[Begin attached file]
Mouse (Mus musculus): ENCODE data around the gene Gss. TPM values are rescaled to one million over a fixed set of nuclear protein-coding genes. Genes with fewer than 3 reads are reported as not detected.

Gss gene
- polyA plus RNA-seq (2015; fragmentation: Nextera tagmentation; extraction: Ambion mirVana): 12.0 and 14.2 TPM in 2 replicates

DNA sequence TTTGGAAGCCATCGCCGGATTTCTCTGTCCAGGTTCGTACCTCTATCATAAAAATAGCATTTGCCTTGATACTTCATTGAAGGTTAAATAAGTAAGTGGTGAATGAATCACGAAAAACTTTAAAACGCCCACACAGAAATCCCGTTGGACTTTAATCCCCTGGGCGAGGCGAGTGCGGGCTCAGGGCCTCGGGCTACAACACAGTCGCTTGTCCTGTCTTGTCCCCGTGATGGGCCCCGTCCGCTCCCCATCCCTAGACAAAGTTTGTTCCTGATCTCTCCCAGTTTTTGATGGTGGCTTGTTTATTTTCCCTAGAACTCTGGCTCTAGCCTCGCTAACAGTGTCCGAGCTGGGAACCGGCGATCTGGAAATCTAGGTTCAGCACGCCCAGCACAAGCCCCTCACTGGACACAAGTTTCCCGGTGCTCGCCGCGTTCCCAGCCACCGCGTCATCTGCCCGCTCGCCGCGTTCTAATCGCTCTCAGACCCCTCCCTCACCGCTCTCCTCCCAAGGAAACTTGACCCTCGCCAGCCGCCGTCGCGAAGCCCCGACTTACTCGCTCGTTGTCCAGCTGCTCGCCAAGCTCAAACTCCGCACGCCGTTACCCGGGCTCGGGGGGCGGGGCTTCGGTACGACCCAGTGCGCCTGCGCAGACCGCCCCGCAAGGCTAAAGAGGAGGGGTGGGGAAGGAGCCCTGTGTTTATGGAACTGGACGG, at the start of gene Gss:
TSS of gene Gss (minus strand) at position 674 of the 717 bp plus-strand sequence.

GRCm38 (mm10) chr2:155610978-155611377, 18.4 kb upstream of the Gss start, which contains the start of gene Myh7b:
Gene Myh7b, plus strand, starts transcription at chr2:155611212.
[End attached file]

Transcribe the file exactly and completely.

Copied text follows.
Mouse (Mus musculus): ENCODE data around the gene Gss. TPM values are rescaled to one million over a fixed set of nuclear protein-coding genes. Genes with fewer than 3 reads are reported as not detected.

Gss gene
- polyA plus RNA-seq (2015; fragmentation: Nextera tagmentation; extraction: Ambion mirVana): 12.0 and 14.2 TPM in 2 replicates

DNA sequence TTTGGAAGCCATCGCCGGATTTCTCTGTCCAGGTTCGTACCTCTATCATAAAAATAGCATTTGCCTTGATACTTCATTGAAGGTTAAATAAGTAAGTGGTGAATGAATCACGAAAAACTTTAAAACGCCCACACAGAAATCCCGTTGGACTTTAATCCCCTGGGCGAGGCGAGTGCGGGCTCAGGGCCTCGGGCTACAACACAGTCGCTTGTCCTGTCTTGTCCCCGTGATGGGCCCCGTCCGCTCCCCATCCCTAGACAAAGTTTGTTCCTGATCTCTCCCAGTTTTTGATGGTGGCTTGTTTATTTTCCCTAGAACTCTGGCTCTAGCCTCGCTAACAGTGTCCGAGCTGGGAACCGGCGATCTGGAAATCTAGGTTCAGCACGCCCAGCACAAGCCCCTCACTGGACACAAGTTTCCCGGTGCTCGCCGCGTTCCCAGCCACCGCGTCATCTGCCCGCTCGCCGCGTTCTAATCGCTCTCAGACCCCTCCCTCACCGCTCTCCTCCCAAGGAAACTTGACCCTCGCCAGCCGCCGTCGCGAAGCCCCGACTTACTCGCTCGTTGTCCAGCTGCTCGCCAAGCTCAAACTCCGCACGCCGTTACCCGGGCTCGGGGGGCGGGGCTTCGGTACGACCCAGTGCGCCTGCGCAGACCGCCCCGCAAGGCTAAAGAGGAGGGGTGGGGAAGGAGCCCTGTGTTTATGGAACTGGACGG, at the start of gene Gss:
TSS of gene Gss (minus strand) at position 674 of the 717 bp plus-strand sequence.

GRCm38 (mm10) chr2:155610978-155611377, 18.4 kb upstream of the Gss start, which contains the start of gene Myh7b:
Gene Myh7b, plus strand, starts transcription at chr2:155611212.